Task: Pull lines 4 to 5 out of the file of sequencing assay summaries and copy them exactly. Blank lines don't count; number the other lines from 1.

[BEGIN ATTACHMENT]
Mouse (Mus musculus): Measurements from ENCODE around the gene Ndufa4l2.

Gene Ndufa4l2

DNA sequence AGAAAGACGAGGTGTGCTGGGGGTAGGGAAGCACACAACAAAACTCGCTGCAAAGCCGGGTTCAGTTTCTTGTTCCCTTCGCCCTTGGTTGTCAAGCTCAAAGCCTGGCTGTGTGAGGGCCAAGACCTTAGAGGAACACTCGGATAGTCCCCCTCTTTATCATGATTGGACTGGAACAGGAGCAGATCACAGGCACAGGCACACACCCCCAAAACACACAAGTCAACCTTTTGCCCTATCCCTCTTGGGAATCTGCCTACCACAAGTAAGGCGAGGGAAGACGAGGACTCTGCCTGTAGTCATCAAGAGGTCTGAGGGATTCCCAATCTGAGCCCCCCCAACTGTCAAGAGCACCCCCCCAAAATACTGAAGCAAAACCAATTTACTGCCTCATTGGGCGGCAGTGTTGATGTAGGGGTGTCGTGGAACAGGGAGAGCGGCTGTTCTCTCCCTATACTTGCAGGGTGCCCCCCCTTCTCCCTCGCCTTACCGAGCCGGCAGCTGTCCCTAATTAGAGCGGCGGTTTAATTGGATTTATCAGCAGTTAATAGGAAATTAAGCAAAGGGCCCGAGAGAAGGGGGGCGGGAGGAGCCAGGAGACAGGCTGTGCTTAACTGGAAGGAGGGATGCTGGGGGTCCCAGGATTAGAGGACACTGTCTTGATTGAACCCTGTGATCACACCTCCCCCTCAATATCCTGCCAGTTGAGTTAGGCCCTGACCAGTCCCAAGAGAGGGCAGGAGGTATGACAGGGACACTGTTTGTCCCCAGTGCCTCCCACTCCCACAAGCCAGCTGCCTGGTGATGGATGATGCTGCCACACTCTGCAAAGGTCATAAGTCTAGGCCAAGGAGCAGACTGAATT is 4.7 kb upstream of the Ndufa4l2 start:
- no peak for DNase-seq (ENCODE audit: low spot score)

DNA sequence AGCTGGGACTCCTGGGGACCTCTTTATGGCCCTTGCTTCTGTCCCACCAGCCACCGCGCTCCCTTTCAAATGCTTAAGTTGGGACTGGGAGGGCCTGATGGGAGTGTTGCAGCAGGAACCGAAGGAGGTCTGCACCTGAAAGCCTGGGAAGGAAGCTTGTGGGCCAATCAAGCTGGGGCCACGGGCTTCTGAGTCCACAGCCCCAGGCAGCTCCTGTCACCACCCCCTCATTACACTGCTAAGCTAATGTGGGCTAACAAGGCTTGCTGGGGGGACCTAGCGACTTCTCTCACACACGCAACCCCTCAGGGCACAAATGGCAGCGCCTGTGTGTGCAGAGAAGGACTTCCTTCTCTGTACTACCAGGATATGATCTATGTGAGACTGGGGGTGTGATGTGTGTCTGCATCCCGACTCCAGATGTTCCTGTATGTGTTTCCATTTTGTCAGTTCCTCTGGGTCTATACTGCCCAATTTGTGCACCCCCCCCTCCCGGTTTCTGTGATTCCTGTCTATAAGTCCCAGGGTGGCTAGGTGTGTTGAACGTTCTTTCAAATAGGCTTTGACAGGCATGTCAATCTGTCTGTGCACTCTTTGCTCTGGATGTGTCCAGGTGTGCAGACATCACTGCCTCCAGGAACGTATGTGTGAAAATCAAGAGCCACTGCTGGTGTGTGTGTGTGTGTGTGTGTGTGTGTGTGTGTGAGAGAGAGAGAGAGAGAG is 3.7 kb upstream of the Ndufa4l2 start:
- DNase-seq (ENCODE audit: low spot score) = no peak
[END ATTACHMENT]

- no peak for DNase-seq (ENCODE audit: low spot score)

DNA sequence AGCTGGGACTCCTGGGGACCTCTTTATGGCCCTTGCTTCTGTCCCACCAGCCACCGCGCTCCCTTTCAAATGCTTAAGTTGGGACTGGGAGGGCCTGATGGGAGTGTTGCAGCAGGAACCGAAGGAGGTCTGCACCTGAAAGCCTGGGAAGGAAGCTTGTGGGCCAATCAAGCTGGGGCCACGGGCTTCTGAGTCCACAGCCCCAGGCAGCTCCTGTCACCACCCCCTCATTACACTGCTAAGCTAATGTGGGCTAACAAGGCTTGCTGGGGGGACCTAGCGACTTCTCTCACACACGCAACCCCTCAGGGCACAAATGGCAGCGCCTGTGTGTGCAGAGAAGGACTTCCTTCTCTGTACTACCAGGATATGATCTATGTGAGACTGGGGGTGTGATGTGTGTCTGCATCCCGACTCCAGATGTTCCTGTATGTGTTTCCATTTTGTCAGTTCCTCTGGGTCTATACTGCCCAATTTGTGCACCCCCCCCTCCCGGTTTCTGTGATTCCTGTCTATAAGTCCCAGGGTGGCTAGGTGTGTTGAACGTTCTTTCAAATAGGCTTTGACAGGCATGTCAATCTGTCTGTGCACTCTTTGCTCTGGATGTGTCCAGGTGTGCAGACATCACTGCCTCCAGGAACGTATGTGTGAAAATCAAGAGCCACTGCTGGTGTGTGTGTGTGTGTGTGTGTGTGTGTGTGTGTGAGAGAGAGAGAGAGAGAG is 3.7 kb upstream of the Ndufa4l2 start: